THINGS being referred here are sensors that collect data from a specific place. Typical simple examples of these are temperature sensors, humidity sensors, gas sensors etc. Sensors by default are assumed to be read-only.
Actuators, another type of THINGS (hardware devices) are used to control specific device functionalities. Ex – turn on a water pumping device, turn on the gas heater, set the AC temperature to 23 degrees etc. The signals for these actuators can come from an humans via an application hosted locally in the premises. The signals can also come from an web application hosted on the internet.
The automation of these actuators and sensors can so be automated that based on a sensor reading, an actuator can be activated. For example, if the humidity of the room crosses 50, then turn on the water sprayer. This can be used in a garden nursery to facilitate growth of saplings.
The THINGS thus pumping data from multiple locations to centrally located servers are termed as Internet Of Things.
The following example illustrates the use of IoT –
Lets consider a geo-location of 100 residential villas. Out of these 100, there are 40 villas which have been secured by home monitoring (HM) systems. Each of these 40 home monitoring systems which donot talk (connect) to each other have various types of sensors and alarms. Lets say there are –
- 3 smoke alarms in kitchen, kids room and backyard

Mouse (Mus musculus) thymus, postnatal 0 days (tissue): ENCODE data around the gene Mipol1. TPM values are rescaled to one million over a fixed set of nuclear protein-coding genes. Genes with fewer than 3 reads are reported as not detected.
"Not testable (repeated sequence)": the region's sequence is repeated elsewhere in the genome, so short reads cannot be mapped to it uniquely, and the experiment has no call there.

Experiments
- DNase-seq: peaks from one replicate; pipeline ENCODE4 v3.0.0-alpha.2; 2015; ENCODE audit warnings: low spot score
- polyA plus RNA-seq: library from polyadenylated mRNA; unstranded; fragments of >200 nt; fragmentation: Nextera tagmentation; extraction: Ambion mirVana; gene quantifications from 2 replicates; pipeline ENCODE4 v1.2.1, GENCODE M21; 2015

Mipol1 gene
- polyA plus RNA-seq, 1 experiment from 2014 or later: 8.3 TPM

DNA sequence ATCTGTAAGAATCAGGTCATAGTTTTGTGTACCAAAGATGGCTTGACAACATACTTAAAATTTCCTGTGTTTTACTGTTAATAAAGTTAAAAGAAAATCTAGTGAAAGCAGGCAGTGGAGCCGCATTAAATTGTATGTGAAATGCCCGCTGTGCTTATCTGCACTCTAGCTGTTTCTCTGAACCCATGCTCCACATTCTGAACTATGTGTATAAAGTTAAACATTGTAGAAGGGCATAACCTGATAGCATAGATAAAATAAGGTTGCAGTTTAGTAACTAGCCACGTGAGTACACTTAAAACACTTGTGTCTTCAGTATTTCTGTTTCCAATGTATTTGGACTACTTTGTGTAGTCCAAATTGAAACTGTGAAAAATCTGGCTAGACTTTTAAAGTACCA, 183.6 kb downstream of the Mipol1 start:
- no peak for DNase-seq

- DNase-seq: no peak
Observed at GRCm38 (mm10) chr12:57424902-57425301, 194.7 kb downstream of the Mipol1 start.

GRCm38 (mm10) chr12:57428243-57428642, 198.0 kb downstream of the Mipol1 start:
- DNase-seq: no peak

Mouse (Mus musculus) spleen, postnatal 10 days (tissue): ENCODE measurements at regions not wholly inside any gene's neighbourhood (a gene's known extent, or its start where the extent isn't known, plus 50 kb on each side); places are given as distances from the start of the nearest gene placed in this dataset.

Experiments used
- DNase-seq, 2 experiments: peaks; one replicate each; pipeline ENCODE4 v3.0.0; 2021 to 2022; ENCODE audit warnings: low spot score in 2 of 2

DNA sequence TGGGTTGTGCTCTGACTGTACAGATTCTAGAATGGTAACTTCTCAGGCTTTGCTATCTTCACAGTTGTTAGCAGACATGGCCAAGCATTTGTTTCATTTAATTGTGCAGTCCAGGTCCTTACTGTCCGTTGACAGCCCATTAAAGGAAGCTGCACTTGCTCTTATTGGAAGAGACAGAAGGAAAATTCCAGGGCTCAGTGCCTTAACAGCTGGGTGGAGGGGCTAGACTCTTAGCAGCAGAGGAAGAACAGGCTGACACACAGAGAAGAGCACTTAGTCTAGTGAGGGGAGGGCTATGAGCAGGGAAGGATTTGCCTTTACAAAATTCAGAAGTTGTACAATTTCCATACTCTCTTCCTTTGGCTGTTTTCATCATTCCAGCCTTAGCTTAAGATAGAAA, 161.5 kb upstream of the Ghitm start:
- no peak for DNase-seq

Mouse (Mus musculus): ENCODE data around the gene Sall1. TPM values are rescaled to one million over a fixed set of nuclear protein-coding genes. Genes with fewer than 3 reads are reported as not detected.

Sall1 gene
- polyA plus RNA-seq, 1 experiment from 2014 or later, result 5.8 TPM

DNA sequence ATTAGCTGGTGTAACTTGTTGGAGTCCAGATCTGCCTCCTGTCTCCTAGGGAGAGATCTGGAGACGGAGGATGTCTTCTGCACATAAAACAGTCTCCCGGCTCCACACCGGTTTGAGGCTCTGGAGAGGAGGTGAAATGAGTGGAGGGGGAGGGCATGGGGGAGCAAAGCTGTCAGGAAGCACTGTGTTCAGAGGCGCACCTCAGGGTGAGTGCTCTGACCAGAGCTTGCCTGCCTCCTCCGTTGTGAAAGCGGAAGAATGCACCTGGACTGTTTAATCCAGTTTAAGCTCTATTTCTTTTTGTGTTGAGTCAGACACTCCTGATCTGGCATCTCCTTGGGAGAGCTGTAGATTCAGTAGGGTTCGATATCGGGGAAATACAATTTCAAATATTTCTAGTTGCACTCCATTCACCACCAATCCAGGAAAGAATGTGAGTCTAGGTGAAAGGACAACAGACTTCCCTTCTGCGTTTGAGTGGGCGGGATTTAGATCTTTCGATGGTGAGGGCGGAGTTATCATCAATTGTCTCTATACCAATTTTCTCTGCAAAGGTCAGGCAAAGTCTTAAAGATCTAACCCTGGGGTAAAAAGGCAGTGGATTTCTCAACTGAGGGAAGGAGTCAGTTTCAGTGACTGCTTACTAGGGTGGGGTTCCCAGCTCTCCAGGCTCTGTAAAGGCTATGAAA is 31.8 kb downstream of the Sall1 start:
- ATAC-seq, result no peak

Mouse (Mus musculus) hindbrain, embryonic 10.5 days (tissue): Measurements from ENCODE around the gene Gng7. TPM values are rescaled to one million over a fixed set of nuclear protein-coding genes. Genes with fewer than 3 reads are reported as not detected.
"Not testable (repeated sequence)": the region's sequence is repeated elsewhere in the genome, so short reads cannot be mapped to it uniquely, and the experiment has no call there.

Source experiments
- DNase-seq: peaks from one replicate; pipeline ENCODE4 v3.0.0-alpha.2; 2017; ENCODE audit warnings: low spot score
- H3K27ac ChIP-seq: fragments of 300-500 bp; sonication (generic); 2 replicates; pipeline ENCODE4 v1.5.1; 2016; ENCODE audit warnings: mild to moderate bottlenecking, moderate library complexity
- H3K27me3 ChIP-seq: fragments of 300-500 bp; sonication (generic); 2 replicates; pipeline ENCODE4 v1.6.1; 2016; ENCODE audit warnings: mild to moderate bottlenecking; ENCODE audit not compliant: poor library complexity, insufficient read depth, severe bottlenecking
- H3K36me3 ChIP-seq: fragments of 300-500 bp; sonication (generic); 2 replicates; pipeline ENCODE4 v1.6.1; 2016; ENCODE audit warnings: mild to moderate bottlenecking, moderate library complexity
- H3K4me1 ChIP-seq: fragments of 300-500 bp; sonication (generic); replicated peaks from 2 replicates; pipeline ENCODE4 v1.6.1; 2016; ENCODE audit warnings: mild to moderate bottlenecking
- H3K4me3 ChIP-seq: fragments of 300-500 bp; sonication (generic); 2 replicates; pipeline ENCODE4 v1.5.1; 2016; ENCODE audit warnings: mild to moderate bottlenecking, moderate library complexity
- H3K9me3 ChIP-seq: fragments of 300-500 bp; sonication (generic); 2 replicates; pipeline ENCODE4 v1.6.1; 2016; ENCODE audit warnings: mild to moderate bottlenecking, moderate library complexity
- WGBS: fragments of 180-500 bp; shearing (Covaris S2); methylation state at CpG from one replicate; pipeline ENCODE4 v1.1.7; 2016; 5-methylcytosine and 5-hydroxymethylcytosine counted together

- 2 fire alarms
- 10 window alarms
- 2 door alarms
All these 40 HM systems are pumping the sensors data to a centrally located server. On a very unfortunate day, the local fire service office receives an emergency call about a ravaging fire across multiple houses in these villa locality.
The fire service officials arrive and douse the fire. However the toughest thing now is to find the cause of fire!
The next best thing is now to ask the HM service provider for reports such as –
- How many fire alarms reported fire on the specific day from the locality in question
- Which house was the first to report fire alarm? (from which house did the fire start)
- Which sensor in this specific house reported the fire? (from which room did the fire start)
- Was there a smoke alarm that went off in this house before the fire sensor?
- Was the house surveillance completely activated? (this means occupants of the house were not present in the house when fire started)
Since the THINGS (read sensors) were all connected to a HM service provider, in a matter of minutes the source of fire was detected!
Wasn’t this a amazing way of knowing insights?
More on IoT, soon.